How to Use PR to Improve SEO Results

If you want to improve your search engine optimization (SEO) results (or squeeze out a competitor in page ranking), a properly leveraged PR program could be just the boost you need.

Relevant keywords. Link building. Delivering fresh, quality content. These tactics top the list of requirements for a successful SEO strategy – and a well-executed PR program can deliver on all three with just a little extra effort and planning.

Use these tips to make get the best SEO results from your PR program:

  1. Choose Keywords Carefully. Keywords should not be approached as an after thought once a release is written. If you have a list of keywords already in use for SEO campaigns, deliver the list to your PR writer, if not, do your homework and come up with a laundry list of relevant keywords that can be leveraged across all communications. When brainstorming keywords, consider which terms your target audience is likely to use when searching for your type of products or services. Free tools like Google’s AdWords Keyword Tool or WordTracker, will provide useful search volume data that can help you refine your list. Eliminate words or phrases that cannot deliver significant website traffic due to insufficient search volume and consider cutting any popular terms that put you in competition with 1M+ search results. Try to create a list of 10 – 15 targeted keywords that can be leveraged repeatedly in your press campaigns over time. (Note: your actual list may be shorter or longer depending on the size of your company, scope of offering and SEO budget).
  2. Be Aware of Keyword Placement and Frequency.  Each press release should be optimized for 1-2 keyword phrases. Include keywords in the title, subtitle and first paragraphs, but don’t over stuff your press release with keywords. This practice will dilute the effectiveness of your media communications – remember ultimately, humans, not bots, read press releases. Ideally in a 500-word press release, your chosen keywords should appear 2-4 times.
  3. Include a Call to Action with Hyperlink.  Search engines favor sites that have a high number of inbound links from other popular sites. Press releases can be a very effective way to earn those inbound links. News distribution sites that copy content from newswire feeds often convert full URLs into hyperlinks. Use this to your advantage by making sure that every press release distributed across the wire includes a call-to-action with a full URL link to your site (not an embedded hyperlink). Also, be sure your PR person asks journalists to include inbound links in any feature news stories (To be successful, you may need to get creative and provide a reason to include the link, i.e. come up with a special or exclusive offer for the publication’s readers). This strategy won’t always yield results, but it’s definitely worth a try – just a few links from top tier publications can do wonders for your SEO program.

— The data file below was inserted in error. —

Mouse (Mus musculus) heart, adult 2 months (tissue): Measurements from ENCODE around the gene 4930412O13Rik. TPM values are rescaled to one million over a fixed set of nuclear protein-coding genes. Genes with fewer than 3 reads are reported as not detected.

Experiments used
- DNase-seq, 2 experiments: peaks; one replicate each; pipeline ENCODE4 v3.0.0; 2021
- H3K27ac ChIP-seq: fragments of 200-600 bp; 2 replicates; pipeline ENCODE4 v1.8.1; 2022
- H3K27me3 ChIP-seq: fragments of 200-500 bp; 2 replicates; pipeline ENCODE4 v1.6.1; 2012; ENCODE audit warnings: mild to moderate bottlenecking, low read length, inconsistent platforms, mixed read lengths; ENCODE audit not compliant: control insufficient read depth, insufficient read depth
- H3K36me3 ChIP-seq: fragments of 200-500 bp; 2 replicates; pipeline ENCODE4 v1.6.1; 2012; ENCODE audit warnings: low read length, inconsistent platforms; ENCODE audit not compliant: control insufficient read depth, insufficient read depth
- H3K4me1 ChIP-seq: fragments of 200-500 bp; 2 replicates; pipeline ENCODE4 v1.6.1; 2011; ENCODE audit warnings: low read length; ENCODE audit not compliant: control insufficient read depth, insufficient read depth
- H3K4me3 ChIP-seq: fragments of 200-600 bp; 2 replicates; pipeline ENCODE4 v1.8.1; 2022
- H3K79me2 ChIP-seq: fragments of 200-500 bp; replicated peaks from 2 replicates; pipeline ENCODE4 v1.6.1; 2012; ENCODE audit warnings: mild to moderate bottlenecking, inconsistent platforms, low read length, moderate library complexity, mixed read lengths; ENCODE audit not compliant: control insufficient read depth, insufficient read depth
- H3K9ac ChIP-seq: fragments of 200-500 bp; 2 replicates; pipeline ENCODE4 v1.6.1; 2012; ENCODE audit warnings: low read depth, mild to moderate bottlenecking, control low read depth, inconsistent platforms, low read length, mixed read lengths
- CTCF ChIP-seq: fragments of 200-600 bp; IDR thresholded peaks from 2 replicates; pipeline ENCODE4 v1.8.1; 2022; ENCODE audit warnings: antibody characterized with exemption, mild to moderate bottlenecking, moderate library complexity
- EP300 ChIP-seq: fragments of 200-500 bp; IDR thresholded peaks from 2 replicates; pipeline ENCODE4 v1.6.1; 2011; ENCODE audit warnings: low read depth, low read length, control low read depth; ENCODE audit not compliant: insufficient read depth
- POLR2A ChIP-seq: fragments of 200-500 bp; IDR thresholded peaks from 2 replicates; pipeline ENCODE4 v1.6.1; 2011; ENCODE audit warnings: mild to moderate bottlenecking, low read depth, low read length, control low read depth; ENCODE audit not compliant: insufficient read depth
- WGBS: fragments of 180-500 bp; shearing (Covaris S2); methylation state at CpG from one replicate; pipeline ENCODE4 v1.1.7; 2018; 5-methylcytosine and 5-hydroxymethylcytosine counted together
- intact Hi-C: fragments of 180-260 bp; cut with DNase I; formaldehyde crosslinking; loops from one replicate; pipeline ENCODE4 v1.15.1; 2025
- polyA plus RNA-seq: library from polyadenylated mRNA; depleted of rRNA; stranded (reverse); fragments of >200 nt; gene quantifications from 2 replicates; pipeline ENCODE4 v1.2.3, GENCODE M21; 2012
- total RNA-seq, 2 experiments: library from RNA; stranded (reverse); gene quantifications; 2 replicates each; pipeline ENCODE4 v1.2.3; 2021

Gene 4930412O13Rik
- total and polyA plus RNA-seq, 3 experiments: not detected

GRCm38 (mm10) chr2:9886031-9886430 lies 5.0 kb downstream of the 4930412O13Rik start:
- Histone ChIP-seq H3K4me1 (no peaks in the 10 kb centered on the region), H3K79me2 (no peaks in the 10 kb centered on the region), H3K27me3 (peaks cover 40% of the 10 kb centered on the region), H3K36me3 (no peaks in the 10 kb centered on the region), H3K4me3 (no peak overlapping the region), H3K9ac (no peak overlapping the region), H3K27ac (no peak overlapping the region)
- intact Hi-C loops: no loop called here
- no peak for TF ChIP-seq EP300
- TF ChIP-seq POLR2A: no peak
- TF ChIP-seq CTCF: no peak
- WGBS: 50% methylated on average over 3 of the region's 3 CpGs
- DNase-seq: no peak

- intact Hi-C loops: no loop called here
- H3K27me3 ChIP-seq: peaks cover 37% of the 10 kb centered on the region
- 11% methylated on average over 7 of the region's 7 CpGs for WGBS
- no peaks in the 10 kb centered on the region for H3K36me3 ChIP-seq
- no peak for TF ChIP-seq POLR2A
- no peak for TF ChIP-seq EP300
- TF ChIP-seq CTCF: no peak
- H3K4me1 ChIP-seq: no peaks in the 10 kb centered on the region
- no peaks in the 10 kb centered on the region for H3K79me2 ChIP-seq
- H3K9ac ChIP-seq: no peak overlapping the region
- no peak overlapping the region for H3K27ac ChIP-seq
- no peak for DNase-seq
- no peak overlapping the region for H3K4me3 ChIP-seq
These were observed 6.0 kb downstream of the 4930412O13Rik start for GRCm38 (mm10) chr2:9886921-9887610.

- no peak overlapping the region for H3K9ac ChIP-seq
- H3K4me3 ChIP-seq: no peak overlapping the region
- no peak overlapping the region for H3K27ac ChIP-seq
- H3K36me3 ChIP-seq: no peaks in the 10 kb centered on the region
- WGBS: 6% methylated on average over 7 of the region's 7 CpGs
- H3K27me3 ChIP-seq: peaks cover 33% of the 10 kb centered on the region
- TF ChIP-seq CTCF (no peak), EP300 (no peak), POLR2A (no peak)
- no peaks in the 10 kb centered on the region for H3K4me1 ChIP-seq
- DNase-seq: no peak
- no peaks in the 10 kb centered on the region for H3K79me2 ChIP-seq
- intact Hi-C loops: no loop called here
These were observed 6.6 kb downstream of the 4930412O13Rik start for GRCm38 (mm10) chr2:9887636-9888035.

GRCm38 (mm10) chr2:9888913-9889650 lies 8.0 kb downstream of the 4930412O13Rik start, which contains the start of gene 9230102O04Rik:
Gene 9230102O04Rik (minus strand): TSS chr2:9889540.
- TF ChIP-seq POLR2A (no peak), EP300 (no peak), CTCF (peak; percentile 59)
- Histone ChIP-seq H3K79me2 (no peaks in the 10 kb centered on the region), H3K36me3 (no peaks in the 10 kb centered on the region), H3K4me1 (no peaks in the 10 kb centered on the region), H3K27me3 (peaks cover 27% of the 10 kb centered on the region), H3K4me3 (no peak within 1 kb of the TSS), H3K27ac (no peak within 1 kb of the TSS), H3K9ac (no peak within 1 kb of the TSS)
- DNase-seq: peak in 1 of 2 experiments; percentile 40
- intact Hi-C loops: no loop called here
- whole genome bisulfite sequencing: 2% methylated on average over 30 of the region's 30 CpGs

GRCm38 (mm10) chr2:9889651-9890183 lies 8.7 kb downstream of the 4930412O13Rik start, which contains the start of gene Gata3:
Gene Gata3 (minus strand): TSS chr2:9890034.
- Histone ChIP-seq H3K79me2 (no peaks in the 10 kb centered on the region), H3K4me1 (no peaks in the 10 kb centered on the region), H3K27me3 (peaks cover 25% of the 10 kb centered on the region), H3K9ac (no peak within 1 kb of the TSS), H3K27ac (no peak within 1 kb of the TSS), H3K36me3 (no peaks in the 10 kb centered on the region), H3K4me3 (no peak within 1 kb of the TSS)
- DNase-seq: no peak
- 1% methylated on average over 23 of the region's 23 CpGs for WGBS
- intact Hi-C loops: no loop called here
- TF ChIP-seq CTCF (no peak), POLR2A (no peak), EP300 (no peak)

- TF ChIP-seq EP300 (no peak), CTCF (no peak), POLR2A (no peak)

4. Add Images and Video.  Multi-media can give your company added visibility in search engines and make your press releases more shareable. To get the best SEO results, add descriptive titles that include your chosen keywords to all embedded images and videos. News distribution services charge extra for the inclusion of multi-media, so you may want to strategically plan which press releases are worthy of the added cost or stagger your distribution of multi-media releases throughout the year.
  5. Create an Online Newsroom and RSS for News Distribution.  Search engines, especially Google, love blogs for the fresh content and highly structured data. If you don’t already have an online newsroom, consider adding a blog style newsroom to your website. By posting releases to your site and distributing through RSS, you can get even more mileage from your PR program. Be sure to choose a SEO friendly blog platform and include tags for your keywords with each post. Bookmark and share each post and provide sharing tools so that others can easily do the same.
  6. Make Headlines Tweet Friendly. Keep your press release headlines short (less than 70 characters, if possible) to improve tweetability or consider adding suggested Tweet text at the end of your release to make sharing of your news easy for readers (and be sure to include a shortened URL that links back to the full-text release on your site).
  7. Automate Distribution of News Across Relevant Channels. By using a news distribution service like BusinessWire or PR Newswire, you will be able to extend the reach of your news and get pickup of full-text press releases (complete with keywords and hyperlinks to your site) on thousands of downstream sites, including Internet portals, search engines, websites, financial services and database systems. Choose the level of distribution service based the relevancy and newsworthiness of the communication you are distributing. For instance, you may want to consider lower cost “online only” distribution options when the primary goal of the release is to aide SEO efforts (as may be the case with a media alert announcing the availability of a company sponsored informational report), while a larger distribution would be more appropriate for a press release that is likely to earn your company feature news stories.